To be sure, there are some caveats: as RedFin notes, while rents are just shy of their all-time high, rent growth remains sluggish. The median asking rent was up just 0.3% from a year earlier in July, compared with a 13.6% annual gain in July 2022. Still, that’s with Fed Funds at 5.5%, 3x higher from the 1.75% last July. And yes, this surge in rates was supposed to crash the rental housing market… something it has clearly failed to do.
As RedFin notes, “Rent gains cooled over the past year due to an increase in supply, economic uncertainty, and slowing household formation, but big bargains are still often hard to come by given rents are near record highs.”
“While rents are flattening out, it’s too early to say whether rent growth has bottomed,” said Redfin Deputy Chief Economist Taylor Marr. “A strong job market, cooling inflation, and increasing consumer spending—which have decreased the likelihood of a recession—point to resilient renter demand. But there are still a lot of newly built apartments that have yet to hit the market, meaning rents may still have room to fall as landlords grapple with rising vacancies.”
Making the Fed’s life especially difficult, Marr explains that the median asking rent is near its record high “because the housing market tends to be “downside sticky,” meaning prices don’t typically fall substantially even when business is slow.” Instead of lowering rents, many landlords offer perks like a free month’s rent or discounted parking, which tend to be less detrimental to profits.
The good news for landlords is that the Fed is pretty much done hiking rates if the economist consensus is accurate; in fact, according to a Sunday note from Goldman, the Fed may start cutting as soon as Q2 2024, which means a renewed burst higher in rents… and everything else.
There is another challenge for those seeing a roof above their heads: over the past year, the number of options renters had to choose from had steadily climbed as completed residential projects in buildings with five or more units rose 26.3% year over year to 476,000 on a seasonally adjusted basis in June— the most recent month for which data is available — meaning landlords have more vacancies to fill and less leeway to raise prices.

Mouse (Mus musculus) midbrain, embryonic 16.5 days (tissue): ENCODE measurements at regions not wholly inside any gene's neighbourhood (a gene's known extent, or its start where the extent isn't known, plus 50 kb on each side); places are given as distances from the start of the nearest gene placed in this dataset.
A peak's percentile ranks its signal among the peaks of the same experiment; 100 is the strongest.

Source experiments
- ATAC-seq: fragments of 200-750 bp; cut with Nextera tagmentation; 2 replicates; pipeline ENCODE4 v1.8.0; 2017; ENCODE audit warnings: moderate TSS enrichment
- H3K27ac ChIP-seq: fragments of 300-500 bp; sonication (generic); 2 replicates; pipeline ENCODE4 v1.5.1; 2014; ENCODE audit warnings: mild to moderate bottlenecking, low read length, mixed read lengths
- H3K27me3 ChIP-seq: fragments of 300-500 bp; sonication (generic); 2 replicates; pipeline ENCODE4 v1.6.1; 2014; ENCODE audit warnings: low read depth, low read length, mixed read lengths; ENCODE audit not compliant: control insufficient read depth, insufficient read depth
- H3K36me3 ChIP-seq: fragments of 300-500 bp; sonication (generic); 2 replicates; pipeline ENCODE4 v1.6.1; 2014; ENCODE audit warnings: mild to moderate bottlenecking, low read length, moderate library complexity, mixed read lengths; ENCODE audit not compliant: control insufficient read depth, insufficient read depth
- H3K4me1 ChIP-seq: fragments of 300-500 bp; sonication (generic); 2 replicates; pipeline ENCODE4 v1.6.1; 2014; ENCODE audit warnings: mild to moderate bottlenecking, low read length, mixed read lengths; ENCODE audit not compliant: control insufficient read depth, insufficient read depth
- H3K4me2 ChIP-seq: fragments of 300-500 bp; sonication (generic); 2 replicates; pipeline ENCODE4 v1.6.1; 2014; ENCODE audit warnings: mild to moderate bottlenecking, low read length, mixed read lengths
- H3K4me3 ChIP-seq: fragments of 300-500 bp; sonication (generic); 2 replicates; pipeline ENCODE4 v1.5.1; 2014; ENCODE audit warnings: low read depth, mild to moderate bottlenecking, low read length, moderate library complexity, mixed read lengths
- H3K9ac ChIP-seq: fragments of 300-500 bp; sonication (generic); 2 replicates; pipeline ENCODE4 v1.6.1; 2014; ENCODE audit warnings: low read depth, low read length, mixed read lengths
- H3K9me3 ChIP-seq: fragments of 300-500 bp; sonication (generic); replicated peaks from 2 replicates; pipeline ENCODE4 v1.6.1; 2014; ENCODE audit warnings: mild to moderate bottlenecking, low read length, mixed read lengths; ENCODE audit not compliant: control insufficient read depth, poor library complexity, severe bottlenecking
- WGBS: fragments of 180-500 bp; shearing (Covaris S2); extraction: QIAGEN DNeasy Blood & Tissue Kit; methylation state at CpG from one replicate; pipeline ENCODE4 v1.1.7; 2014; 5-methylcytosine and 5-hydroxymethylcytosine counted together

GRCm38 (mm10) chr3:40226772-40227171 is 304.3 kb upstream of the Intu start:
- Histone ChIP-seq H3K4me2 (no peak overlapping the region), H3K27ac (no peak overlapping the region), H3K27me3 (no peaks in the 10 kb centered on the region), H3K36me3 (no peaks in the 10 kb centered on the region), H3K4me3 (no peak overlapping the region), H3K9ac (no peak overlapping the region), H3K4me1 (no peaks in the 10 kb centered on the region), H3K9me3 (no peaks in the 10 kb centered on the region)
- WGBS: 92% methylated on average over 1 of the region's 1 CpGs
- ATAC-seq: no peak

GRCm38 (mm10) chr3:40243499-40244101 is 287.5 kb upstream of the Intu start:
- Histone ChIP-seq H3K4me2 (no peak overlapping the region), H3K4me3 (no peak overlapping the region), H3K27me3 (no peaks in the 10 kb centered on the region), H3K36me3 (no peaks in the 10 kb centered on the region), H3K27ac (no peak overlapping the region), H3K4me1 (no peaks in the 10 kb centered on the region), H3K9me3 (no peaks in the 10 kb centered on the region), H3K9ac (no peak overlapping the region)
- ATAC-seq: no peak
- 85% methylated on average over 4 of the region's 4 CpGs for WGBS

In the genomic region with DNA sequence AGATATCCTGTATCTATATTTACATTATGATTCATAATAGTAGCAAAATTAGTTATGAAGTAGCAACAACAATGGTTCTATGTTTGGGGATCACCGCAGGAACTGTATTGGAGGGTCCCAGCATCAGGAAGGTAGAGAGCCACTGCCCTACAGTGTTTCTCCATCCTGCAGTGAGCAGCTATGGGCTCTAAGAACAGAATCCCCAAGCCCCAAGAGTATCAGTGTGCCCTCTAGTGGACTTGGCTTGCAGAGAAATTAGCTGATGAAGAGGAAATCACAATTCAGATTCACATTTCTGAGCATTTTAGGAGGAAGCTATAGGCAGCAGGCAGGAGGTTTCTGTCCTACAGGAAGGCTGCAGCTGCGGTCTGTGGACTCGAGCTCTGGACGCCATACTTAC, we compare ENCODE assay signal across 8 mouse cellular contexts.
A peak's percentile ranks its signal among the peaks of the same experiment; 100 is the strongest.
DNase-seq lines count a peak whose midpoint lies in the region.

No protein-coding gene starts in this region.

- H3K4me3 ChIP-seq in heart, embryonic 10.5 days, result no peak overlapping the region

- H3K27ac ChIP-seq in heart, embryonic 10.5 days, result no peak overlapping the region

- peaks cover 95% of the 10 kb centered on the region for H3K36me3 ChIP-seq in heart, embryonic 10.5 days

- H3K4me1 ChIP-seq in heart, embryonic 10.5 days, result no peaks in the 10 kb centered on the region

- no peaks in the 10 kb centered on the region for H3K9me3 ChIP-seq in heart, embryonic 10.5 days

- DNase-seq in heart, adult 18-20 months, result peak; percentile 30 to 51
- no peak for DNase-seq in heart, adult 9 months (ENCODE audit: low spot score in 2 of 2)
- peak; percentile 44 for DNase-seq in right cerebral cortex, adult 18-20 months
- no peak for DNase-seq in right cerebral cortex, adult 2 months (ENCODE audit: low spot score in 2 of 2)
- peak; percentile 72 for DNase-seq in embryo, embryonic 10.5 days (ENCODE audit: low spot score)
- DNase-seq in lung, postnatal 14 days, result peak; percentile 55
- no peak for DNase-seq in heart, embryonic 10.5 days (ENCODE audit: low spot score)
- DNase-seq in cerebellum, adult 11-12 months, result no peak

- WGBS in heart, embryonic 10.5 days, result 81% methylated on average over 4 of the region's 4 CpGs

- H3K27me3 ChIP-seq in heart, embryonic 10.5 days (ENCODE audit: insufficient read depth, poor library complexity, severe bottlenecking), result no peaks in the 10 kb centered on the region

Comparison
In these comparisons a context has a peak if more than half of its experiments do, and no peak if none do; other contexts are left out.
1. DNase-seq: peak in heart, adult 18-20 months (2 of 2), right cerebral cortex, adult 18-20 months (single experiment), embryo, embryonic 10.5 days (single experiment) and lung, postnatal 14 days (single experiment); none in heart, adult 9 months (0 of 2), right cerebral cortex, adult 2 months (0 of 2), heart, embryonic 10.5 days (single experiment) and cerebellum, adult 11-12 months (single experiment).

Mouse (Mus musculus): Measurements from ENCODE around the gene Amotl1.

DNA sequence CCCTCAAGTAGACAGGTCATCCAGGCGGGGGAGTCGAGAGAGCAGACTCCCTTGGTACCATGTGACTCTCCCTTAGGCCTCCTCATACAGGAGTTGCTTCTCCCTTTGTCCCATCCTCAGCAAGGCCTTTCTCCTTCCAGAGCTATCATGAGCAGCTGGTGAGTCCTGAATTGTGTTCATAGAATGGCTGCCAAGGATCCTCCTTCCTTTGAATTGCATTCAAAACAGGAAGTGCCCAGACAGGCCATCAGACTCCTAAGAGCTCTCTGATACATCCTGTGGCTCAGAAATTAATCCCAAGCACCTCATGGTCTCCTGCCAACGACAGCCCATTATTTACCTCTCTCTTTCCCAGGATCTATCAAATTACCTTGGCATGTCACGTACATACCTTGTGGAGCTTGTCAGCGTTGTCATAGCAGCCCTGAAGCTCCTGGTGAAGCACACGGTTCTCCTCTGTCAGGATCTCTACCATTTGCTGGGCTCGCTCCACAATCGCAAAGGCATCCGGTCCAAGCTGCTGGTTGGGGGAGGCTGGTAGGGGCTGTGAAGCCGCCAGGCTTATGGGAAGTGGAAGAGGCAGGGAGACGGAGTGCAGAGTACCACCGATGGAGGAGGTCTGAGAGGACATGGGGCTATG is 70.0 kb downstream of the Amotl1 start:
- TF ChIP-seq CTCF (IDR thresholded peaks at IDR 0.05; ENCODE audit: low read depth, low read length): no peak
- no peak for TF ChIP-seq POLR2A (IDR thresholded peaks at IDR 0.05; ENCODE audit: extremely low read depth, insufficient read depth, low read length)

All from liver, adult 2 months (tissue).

But the homebuilding boom itself is now easing as the number of permitted residential projects in buildings with five or more units fell 33.4% year over year to 465,000 in June, the biggest drop since 2016. Permits, or approvals given by local jurisdictions to start construction projects, are a leading indicator of what’s happening in the housing market. Completions are a lagging indicator.
In other words, not only are surging commodities about to blow away hopes for moderation in headline CPI, but economists are once again dead wrong, and instead of looking at the moderation in YoY rents – which they correctly see as indicative of a slowdown in the CPI basket-heavy OER index – what they should be looking at is the real-time actual rental index, which has been rising for 6 months now and is about to take out all-time highs at a time when the Fed is supposedly pausing its rate hikes and if anything, is already planning its next easing cycle.
What happens next? The following chart from Schwab’s Jeffrey Kleintop tells you all you need to know.